Born in 265 B.C, the great king Ashoka was the grandson of the famous ruler Chandragupta Maurya. As a young lad, Ashoka excelled in whatever he was taught. Be it the art of warfare or reading the Holy Scriptures, Asoka excelled in whatever he did. Ashoka had many half brothers and he was loved by one and all. Thus, after his father died, he was crowned as the king of Magadha around 268 B.C. After being crowned as the king, he proved himself by smoothly administrating his territory and performing all his duties as an able and courageous king. The Mauryan Empire reached its peak under the rule of Ashoka. He undertook military campaign against Kalinga and, after defeating it in a bloody war, annexed it. However, the sight of the large-scale carnage moved Ashoka, and he embraced Buddhism. The war of Kalinga was the turning point in the life of Ashoka to the extent that he shunned all forms of violence and became a strict vegetarian. For the rest of his life, Ashoka preached the principles of Buddhism not only in his vast empire, but also sent missions abroad. Ashoka built a number of rock edicts and pillars to spread the gospel of Buddhism.
ADMINISTRATION UNDER ASHOKA
Before the Kalinga war, the Mauryan administration under Ashoka was not different from that of his predecessors. Ashoka, like previous Mauryan kings, was at the head of the centralized administrative system. He was helped by a council of ministers that was in charge of different ministries like taxation, army, agriculture, justice, etc. The empire was divided into administrative zones, each one having its hierarchy of officials. The top most officers at the zonal level had to keep in touch with the king. These officers took care of all aspects of administration (social welfare, economy, law and order, military) in the different zones. The official ladder went down to the village level. The war with Kalinga transformed Ashoka both on a personal as well as public level. He made a number of changes in the administration. Ashoka introduced a new cadre of officials, by the name of Dhamma Mahamatta, who were sent across the empire to spread the message of Ashoka's Dhamma (dharma).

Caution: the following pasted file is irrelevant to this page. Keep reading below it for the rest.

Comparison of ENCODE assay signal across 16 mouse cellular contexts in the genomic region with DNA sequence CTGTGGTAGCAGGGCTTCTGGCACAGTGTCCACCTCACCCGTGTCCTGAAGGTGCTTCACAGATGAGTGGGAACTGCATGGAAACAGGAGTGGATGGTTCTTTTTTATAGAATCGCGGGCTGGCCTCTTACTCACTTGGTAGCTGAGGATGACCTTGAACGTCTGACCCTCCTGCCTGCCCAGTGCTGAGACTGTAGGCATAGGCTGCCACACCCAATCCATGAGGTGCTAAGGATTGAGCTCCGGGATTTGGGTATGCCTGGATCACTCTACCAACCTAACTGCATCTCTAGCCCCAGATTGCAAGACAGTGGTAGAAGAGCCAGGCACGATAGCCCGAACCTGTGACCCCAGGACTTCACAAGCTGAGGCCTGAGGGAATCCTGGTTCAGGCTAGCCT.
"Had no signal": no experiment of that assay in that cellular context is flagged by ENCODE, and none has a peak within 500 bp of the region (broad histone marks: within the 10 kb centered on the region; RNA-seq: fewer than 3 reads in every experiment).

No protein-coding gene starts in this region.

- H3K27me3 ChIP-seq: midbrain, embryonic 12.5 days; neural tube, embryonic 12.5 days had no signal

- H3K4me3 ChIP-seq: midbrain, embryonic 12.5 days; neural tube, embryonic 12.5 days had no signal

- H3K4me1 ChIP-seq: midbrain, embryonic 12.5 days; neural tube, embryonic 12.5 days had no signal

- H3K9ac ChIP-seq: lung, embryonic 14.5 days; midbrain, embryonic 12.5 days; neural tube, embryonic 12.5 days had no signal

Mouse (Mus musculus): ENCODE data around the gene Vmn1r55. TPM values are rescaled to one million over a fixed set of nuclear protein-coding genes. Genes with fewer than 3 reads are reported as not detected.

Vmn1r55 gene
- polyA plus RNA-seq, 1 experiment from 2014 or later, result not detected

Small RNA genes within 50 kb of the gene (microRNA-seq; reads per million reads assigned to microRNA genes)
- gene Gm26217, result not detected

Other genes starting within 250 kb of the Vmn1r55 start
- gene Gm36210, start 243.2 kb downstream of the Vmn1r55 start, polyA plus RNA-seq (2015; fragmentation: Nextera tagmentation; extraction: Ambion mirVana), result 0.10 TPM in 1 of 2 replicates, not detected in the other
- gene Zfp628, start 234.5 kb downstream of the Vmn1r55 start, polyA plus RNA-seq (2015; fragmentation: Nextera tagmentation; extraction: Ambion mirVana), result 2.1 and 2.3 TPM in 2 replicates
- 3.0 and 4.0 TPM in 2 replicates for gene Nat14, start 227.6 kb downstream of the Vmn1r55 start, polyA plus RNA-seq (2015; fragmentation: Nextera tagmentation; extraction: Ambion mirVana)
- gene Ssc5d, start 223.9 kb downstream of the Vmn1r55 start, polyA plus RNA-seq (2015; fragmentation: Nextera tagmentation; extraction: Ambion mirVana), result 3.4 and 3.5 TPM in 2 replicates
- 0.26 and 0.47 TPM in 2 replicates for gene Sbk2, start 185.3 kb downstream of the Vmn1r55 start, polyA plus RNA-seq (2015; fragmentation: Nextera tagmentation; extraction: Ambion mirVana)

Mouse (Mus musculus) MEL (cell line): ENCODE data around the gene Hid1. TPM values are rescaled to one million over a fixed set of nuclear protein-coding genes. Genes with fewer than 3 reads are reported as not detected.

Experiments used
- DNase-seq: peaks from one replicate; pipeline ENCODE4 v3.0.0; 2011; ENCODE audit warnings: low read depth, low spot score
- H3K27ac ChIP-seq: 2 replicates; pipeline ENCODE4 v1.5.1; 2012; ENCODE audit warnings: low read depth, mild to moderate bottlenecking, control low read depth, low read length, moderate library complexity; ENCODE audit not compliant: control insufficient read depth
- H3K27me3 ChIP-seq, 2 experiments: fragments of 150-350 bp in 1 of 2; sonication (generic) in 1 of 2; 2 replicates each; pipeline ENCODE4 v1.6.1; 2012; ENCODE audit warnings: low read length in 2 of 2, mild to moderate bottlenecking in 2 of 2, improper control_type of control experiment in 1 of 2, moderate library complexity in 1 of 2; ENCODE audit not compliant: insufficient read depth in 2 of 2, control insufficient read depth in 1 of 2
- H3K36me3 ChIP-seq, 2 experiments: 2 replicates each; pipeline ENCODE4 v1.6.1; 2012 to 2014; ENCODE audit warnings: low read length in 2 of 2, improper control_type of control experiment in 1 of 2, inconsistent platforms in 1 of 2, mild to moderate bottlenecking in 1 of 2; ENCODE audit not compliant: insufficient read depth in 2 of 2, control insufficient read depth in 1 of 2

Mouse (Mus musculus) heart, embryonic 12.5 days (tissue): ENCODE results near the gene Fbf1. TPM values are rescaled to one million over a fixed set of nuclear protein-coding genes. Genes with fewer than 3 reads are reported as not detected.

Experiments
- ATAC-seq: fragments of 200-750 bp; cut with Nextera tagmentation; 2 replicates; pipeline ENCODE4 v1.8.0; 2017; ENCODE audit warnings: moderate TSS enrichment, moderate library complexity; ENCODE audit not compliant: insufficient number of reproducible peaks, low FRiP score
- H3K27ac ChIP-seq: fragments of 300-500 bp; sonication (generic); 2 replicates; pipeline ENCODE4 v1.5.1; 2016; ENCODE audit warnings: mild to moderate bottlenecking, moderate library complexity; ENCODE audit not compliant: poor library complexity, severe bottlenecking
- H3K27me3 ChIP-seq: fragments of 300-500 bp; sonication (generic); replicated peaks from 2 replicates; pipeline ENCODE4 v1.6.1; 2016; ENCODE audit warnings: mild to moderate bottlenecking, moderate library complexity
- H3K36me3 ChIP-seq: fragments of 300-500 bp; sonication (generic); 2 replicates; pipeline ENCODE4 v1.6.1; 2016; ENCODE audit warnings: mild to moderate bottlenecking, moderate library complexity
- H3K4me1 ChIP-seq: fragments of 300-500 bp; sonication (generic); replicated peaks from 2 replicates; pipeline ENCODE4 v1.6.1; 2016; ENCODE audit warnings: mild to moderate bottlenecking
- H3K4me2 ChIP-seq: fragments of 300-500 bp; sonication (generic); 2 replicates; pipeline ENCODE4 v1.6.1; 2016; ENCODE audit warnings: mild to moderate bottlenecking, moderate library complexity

As Ashoka became a devout Buddhist, he began to spread the teachings of Buddha by issuing edicts, which not only propagated religion but also his ideas on society and governance. These edicts were sent to different parts of the empire, where they were engraved on rocks or pillars, for the common people to see and read them.These edicts were written in different scripts. Most of them were in Brahmi, which was common in most parts of the empire. The language was generally Prakrit (ancient language), as it was spoken by the common people, whereas Sanskrit was spoken by educated upper caste people. Some inscriptions were also written in Greek and Aramaic (an Indo-Persian language). As Ashoka wanted his message to reach all his subjects, he used the language they understood. Ashoka believed in high ideals, which, according to him, could lead people to be virtuous, and peace loving. This he called Dhamma (which is a Prakrit form of the Sanskrit word Dharma). His rock edicts and pillar inscriptions propagated the true essence of Dhamma. Ashoka asked the different religious groups (Brahmins, Buddhist and Jain) to live in peace. His lofty ideals also included shunning violence and war, stopping animal sacrifice, respect for elders, respect of slaves by their masters, vegetarianism, etc. Above all, Ashoka wanted peace in his empire. Ashoka believed that the King should look upon his subjects as a father treats his children. He took care of his subjects in various ways and was responsible for carrying out a lot of welfare activities during his reign like building of roads, planting of trees along these roads, wells, rest houses for travelers, hospitals for the sick, etc. The Dhamma Mahamattas (officers responsible for promoting the policy of Dhamma) looked after...